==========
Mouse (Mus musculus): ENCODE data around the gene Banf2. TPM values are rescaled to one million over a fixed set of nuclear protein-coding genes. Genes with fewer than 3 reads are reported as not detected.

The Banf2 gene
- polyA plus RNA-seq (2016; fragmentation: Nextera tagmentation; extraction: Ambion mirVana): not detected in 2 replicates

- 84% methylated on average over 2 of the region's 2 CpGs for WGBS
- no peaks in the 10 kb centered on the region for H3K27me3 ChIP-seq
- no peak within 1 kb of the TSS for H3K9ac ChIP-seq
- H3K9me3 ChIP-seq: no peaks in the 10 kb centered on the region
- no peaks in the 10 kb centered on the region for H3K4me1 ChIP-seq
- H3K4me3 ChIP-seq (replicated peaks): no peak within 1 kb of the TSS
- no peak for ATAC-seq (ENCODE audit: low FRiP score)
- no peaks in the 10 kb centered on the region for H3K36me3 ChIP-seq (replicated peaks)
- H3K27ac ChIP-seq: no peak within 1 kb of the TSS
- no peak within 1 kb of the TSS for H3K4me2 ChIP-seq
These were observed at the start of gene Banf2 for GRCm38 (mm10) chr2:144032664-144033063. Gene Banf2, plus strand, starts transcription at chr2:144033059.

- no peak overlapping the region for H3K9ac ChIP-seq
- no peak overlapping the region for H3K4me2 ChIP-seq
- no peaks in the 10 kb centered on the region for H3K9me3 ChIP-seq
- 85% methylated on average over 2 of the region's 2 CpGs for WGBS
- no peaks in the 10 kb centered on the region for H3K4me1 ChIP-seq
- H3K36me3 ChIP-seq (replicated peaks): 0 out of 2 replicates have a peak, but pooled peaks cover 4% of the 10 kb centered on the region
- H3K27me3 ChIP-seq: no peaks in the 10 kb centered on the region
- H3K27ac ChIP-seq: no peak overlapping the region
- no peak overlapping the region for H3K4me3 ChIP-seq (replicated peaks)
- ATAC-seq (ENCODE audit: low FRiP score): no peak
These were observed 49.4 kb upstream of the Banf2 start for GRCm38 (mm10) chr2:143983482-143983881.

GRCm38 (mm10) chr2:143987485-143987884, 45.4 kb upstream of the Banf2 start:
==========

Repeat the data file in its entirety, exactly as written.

Mouse (Mus musculus): ENCODE data around the gene Banf2. TPM values are rescaled to one million over a fixed set of nuclear protein-coding genes. Genes with fewer than 3 reads are reported as not detected.

The Banf2 gene
- polyA plus RNA-seq (2016; fragmentation: Nextera tagmentation; extraction: Ambion mirVana): not detected in 2 replicates

- 84% methylated on average over 2 of the region's 2 CpGs for WGBS
- no peaks in the 10 kb centered on the region for H3K27me3 ChIP-seq
- no peak within 1 kb of the TSS for H3K9ac ChIP-seq
- H3K9me3 ChIP-seq: no peaks in the 10 kb centered on the region
- no peaks in the 10 kb centered on the region for H3K4me1 ChIP-seq
- H3K4me3 ChIP-seq (replicated peaks): no peak within 1 kb of the TSS
- no peak for ATAC-seq (ENCODE audit: low FRiP score)
- no peaks in the 10 kb centered on the region for H3K36me3 ChIP-seq (replicated peaks)
- H3K27ac ChIP-seq: no peak within 1 kb of the TSS
- no peak within 1 kb of the TSS for H3K4me2 ChIP-seq
These were observed at the start of gene Banf2 for GRCm38 (mm10) chr2:144032664-144033063. Gene Banf2, plus strand, starts transcription at chr2:144033059.

- no peak overlapping the region for H3K9ac ChIP-seq
- no peak overlapping the region for H3K4me2 ChIP-seq
- no peaks in the 10 kb centered on the region for H3K9me3 ChIP-seq
- 85% methylated on average over 2 of the region's 2 CpGs for WGBS
- no peaks in the 10 kb centered on the region for H3K4me1 ChIP-seq
- H3K36me3 ChIP-seq (replicated peaks): 0 out of 2 replicates have a peak, but pooled peaks cover 4% of the 10 kb centered on the region
- H3K27me3 ChIP-seq: no peaks in the 10 kb centered on the region
- H3K27ac ChIP-seq: no peak overlapping the region
- no peak overlapping the region for H3K4me3 ChIP-seq (replicated peaks)
- ATAC-seq (ENCODE audit: low FRiP score): no peak
These were observed 49.4 kb upstream of the Banf2 start for GRCm38 (mm10) chr2:143983482-143983881.

GRCm38 (mm10) chr2:143987485-143987884, 45.4 kb upstream of the Banf2 start: